For example, imagine you start a new job or arrive on the first day of a new class. The instructor or manager asks everyone to introduce themselves to the group. Someone with social anxiety disorder may start to have negative thoughts such as, “Everyone else looks so much more relaxed,” “What if I say something dumb?” or “What if everyone notices my voice shaking?”

These thoughts start to rapidly spiral out of control to the point that you don't hear anything anyone else has said. When it comes to your turn, you say as little as possible and hope that no one has noticed your anxiety.

If these negative thought patterns are allowed to continue without treatment, they may also erode your self-esteem over time, so it's important to seek treatment.

Behavioral Symptoms

People with social anxiety disorder also act in certain ways. They tend to make choices based on fear and avoidance rather than actual preferences, desires, or ambitions. For example, you may drop a class to avoid doing a presentation or turn down a job promotion because it meant increased social and performance demands.

In severe cases, if left untreated, people with generalized SAD are particularly at risk of having a poor quality of life. They may have few or no friends, no romantic relationships, drop out of school or quit jobs, and may use alcohol to tolerate anxiety.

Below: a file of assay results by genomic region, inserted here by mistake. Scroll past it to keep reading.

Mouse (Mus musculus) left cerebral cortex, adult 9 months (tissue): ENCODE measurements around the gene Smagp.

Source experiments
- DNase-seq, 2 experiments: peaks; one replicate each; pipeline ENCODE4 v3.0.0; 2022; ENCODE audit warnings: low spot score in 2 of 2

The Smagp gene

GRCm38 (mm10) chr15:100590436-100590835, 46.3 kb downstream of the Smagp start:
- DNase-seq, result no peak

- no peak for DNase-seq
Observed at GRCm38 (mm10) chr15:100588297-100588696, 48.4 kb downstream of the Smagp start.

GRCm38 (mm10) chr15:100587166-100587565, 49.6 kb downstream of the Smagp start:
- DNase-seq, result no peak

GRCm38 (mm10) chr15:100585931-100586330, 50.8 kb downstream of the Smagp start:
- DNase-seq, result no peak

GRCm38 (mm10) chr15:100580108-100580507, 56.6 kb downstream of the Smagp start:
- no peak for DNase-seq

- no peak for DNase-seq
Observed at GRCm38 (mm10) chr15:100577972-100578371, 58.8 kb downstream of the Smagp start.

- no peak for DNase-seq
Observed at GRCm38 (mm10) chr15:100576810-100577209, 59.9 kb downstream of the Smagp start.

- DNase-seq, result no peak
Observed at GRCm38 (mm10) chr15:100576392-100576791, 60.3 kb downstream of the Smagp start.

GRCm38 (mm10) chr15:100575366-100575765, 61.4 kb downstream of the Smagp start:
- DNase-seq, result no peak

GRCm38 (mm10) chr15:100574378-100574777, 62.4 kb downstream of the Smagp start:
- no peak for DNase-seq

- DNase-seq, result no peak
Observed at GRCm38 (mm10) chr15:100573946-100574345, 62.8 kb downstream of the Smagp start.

Below are some common behavioral symptoms:

  • Avoidance: The things done or not done to reduce anxiety about being in social or performance-related situations
  • Safety behaviors: Actions taken to control or limit experiences of social or performance-related situations
  • Escape: Leaving or escaping from a feared social or performance situation.

Symptoms in Kids

Social anxiety disorder in children and teens may appear differently than in adults. Young children with the disorder may cling to a parent, have a tantrum when forced into a social situation, refuse to play with other kids, cry, or complain of an upset stomach or other physical problem.

Behavioral inhibition during childhood is often a precursor for later social anxiety. In contrast, adolescents with SAD may avoid group gatherings altogether or show little interest in having friends.


A diagnosis of social anxiety disorder cannot be made with any lab test or physical exam. As with all mental disorders, a diagnosis is based on whether a person meets certain standardized criteria set by the American Psychiatric Association (APA). Mental health professionals will refer to a handbook called the Diagnostic and Statistical Manual of Mental Disorders (DSM), published by the APA.